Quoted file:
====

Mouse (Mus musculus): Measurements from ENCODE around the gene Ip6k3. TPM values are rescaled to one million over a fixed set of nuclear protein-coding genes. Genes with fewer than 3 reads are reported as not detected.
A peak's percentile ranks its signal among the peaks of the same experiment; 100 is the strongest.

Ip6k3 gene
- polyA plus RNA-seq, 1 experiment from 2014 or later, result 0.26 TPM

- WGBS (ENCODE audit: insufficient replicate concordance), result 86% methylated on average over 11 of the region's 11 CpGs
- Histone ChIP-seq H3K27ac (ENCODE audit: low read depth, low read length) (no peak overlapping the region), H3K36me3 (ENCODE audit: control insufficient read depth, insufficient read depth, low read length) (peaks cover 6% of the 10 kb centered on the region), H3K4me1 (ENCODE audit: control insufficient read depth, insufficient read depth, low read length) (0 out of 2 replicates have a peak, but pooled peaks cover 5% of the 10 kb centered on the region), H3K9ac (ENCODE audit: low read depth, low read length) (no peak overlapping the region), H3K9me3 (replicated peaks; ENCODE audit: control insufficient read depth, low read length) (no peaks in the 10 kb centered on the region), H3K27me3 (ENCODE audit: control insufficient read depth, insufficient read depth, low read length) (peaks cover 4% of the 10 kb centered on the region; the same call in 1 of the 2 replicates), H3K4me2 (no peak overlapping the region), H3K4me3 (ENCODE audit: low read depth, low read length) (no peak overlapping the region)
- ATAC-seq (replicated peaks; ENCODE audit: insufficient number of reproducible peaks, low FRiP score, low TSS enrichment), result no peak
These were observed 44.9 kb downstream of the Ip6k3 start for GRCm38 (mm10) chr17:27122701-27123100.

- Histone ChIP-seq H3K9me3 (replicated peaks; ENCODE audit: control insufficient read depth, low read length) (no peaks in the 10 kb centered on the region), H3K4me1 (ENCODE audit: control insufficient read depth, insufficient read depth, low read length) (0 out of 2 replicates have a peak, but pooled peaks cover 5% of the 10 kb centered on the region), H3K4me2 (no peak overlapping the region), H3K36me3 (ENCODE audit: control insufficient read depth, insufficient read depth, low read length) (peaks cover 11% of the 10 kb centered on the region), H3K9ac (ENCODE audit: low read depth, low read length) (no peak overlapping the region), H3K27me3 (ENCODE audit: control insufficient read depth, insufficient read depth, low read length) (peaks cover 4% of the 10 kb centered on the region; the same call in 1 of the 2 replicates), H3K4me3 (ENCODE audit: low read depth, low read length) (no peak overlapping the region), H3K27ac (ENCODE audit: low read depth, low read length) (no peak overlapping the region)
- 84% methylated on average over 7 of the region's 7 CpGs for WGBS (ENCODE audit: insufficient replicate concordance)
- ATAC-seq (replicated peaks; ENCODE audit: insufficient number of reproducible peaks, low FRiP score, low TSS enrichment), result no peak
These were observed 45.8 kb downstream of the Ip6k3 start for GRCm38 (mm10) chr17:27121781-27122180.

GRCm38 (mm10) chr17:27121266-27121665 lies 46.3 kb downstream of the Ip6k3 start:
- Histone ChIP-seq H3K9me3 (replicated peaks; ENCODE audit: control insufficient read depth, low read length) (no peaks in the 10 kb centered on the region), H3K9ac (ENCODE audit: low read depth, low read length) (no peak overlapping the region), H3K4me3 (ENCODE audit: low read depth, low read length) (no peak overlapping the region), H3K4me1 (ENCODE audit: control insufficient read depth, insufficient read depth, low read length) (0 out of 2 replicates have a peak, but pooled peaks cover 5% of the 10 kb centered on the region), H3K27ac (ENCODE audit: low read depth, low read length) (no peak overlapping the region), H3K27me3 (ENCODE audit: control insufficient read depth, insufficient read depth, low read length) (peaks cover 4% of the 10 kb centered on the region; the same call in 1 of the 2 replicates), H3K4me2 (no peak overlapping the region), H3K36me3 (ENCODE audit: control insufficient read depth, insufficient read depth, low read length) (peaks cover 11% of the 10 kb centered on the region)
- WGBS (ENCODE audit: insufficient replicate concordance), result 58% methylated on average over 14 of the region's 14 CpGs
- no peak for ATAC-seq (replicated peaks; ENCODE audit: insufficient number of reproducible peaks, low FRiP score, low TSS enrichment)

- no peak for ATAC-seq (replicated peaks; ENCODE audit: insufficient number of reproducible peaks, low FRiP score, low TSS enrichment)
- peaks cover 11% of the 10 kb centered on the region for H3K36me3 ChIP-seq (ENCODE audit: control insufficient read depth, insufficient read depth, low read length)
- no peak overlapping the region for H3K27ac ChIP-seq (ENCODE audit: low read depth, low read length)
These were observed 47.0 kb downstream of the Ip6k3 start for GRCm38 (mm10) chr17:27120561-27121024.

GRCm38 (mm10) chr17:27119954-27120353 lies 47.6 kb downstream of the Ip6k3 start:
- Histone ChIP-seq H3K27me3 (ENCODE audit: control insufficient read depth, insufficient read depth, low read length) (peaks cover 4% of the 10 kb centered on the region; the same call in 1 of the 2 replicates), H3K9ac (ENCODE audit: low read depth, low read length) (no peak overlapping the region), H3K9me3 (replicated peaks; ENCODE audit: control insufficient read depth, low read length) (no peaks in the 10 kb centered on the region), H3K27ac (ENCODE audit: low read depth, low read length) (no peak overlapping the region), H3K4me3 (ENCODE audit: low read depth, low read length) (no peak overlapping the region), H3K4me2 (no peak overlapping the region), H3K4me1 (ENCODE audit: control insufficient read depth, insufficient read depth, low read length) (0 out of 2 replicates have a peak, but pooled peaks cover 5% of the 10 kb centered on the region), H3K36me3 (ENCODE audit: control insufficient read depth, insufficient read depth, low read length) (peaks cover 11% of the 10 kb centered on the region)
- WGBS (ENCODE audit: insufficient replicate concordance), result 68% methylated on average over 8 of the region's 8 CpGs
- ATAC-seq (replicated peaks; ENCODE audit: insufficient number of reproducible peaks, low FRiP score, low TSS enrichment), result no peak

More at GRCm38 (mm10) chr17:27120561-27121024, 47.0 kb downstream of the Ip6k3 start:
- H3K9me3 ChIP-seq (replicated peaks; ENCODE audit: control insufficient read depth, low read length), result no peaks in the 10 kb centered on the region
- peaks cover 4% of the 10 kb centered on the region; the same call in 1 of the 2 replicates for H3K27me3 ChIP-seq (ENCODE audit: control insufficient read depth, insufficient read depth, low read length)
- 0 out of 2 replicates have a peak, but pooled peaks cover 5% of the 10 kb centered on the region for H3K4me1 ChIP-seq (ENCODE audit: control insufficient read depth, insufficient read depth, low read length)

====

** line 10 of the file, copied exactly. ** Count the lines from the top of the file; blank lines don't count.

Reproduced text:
- 84% methylated on average over 7 of the region's 7 CpGs for WGBS (ENCODE audit: insufficient replicate concordance)